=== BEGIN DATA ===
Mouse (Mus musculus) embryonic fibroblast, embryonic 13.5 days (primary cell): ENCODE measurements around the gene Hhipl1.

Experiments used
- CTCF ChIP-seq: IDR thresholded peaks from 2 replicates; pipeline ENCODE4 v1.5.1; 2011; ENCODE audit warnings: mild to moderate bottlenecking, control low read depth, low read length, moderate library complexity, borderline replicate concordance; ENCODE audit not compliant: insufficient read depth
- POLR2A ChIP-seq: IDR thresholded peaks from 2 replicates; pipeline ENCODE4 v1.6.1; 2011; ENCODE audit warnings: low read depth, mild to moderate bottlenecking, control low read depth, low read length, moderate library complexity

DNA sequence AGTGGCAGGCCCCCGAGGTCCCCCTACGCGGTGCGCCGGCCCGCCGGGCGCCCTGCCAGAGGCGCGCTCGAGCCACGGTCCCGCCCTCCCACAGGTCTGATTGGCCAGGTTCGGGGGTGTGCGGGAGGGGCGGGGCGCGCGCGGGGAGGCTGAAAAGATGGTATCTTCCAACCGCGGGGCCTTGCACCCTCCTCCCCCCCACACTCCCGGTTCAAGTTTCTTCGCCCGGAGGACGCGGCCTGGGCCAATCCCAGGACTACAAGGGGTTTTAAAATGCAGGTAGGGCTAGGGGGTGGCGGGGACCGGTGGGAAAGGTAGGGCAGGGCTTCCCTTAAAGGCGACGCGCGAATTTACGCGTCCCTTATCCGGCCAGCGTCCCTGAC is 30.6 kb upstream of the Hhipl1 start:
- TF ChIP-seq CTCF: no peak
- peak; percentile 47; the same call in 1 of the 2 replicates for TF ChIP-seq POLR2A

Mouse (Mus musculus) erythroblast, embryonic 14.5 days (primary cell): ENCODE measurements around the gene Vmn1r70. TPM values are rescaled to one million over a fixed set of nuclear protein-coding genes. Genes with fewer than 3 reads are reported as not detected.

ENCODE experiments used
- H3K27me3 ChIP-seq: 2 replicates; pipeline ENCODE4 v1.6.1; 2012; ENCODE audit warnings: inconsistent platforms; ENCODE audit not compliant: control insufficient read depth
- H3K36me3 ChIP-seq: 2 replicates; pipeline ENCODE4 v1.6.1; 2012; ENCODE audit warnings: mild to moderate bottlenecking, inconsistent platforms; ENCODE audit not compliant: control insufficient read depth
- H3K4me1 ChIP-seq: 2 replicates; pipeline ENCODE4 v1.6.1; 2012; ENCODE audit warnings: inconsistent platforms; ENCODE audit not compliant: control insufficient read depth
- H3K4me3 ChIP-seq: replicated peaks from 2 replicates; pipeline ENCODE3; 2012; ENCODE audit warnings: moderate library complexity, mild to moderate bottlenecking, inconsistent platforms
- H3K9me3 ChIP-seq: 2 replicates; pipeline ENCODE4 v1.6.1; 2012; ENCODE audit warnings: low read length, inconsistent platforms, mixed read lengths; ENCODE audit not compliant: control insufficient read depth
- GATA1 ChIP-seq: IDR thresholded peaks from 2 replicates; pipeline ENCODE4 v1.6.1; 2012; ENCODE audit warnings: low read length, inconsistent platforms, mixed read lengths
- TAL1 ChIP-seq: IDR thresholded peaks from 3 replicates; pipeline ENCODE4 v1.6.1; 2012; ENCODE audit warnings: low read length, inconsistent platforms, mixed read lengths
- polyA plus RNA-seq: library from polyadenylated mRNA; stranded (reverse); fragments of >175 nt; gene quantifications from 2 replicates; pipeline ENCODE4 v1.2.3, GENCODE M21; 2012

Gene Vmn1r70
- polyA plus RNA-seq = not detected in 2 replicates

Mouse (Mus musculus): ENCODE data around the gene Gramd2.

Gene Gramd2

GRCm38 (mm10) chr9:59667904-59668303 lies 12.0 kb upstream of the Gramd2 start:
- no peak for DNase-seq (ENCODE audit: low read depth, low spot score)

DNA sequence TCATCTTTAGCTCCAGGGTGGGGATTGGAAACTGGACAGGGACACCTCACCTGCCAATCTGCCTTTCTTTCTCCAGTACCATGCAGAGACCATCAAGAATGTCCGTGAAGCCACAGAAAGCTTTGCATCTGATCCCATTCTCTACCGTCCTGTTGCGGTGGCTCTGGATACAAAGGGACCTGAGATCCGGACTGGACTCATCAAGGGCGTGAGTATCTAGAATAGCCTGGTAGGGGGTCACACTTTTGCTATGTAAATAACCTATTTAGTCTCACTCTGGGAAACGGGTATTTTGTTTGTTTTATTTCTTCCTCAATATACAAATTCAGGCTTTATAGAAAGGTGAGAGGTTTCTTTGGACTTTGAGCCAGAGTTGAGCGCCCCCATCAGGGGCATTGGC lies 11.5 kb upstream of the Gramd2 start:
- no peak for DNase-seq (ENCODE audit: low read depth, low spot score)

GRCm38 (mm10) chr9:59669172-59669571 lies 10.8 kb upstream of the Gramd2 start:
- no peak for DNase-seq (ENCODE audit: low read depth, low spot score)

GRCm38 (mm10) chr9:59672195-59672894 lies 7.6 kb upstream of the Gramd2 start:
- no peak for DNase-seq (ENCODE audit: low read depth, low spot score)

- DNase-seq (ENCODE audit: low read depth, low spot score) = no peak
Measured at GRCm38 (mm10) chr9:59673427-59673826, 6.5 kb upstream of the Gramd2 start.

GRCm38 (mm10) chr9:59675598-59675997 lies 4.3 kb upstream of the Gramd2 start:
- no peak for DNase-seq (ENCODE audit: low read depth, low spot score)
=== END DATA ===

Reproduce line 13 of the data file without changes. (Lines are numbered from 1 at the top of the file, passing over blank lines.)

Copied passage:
- H3K4me3 ChIP-seq: replicated peaks from 2 replicates; pipeline ENCODE3; 2012; ENCODE audit warnings: moderate library complexity, mild to moderate bottlenecking, inconsistent platforms